Rashid echoes the Gulf state narrative that AQ has ‘evolved in profound ways since the death of Osama bin Laden and the emergence of ISIS.’ According to Rashid, AQ has no interest in the general Sunni/Shia war promoted by ISIS. Its affiliate Jabhat al-Nusra, unlike ISIS, cooperates with anti-Assad groups and rebel militias in northern Syria.
In addition, al-Nusra, unlike ISIS, is largely Syrian, ‘making them more reliable and more committed to Syria’s future’. Its leaders have promoted ‘nationalist jihadism’ in Al-Jazeera interviews rather than ‘global jihad’, and they have ‘toned down the implementation of their own brutal version of Islamic law, while putting on hold their own plans of building a caliphate.’
In Yemen, Rashid insists that AQAP has demonstration its new moderation with a new focus on ‘governance and providing services to the people.’ He also suggests that ‘many Arab leaders view Washington as abandoning them’ because of the nuclear deal with Iran. Therefore:
‘With Arab money and persuasion, both al-Nusra and AQAP are gaining capacity for local governance and state building. However distasteful the jihadist ideology behind both groups, these efforts suggest an outcome that may be considerably less threatening than that of the Islamic State. ’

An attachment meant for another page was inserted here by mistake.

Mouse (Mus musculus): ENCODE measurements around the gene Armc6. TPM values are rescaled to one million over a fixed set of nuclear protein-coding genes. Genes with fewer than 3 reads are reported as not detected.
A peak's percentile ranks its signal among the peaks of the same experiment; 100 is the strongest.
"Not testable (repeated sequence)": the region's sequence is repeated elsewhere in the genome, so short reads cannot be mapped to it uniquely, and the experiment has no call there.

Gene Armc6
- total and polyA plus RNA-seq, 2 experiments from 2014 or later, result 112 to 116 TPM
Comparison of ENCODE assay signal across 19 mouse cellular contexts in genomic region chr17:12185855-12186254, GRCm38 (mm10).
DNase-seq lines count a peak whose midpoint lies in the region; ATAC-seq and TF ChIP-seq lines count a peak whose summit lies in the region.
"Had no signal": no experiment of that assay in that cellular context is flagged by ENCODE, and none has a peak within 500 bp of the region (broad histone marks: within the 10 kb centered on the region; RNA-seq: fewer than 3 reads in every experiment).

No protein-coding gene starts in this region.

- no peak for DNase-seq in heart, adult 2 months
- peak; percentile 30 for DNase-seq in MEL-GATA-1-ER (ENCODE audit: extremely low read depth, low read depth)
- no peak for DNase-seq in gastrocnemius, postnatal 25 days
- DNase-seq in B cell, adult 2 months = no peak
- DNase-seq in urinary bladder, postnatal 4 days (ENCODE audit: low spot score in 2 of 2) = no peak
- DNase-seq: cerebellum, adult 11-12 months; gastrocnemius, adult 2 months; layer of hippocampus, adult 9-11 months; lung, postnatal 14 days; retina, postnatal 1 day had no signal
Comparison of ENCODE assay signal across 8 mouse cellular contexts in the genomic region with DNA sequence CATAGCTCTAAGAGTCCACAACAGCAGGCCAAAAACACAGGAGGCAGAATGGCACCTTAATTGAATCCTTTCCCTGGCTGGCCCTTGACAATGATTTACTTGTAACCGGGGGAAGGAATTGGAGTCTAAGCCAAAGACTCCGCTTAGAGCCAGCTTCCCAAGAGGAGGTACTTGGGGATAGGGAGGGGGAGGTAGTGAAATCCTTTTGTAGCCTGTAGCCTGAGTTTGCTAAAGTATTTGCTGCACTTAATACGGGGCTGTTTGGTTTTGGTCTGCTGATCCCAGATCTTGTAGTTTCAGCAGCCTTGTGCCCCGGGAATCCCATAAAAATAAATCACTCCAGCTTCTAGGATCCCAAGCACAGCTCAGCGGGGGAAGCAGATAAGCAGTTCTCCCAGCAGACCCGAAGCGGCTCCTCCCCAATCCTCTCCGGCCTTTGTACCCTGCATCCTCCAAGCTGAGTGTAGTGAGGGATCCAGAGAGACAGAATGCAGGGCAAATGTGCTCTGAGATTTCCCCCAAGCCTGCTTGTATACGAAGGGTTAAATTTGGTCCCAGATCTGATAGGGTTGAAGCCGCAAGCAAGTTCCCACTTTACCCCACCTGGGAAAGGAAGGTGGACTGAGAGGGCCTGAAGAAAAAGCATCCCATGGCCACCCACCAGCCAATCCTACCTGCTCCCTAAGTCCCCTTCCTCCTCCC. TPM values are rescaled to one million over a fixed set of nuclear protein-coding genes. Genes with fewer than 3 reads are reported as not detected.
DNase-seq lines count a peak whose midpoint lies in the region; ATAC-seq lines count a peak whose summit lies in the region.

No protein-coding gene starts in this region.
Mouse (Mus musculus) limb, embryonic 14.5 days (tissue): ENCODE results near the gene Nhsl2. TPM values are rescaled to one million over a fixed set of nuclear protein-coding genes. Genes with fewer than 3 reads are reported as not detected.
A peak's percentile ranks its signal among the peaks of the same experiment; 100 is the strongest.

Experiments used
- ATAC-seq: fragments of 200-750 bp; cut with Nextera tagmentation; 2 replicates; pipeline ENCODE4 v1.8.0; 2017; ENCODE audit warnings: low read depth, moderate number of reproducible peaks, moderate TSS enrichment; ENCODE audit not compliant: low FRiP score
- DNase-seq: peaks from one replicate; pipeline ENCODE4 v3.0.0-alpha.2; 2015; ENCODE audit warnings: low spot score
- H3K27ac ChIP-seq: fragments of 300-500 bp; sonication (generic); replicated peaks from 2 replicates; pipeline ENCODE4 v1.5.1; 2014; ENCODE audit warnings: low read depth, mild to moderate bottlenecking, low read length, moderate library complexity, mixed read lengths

This is thin gruel indeed, that might have been served up a packet marked ‘Made in Qatar and Saudi Arabia’. Rashid does not even begin to consider that Jabhat al-Nusra and AQAP’s ‘moderation’ may be merely tactical. Earlier this month, al-Nusra demonstrated its commitment to minority rights in a village in Idlib province in north-west Syria, where, according to Patrick Cockburn, its fighters ‘shot dead at least 20 villagers from the Druze community. They had earlier forcibly converted hundreds of Druze to their fundamentalist variant of Sunni Islam.’
He seems to believe that only ISIS is intent on a sectarian Shia/Sunni war, and ignores the role of the Gulf autocracies in stirring up sectarianism as part of its attempt to curb Iranian influence. He takes it for granted that the Arab states and Turkey are at war with ISIS, and doesn’t even consider that possibility that ISIS is in fact regarded by these states – and possibly by the US as well – as a strategic asset.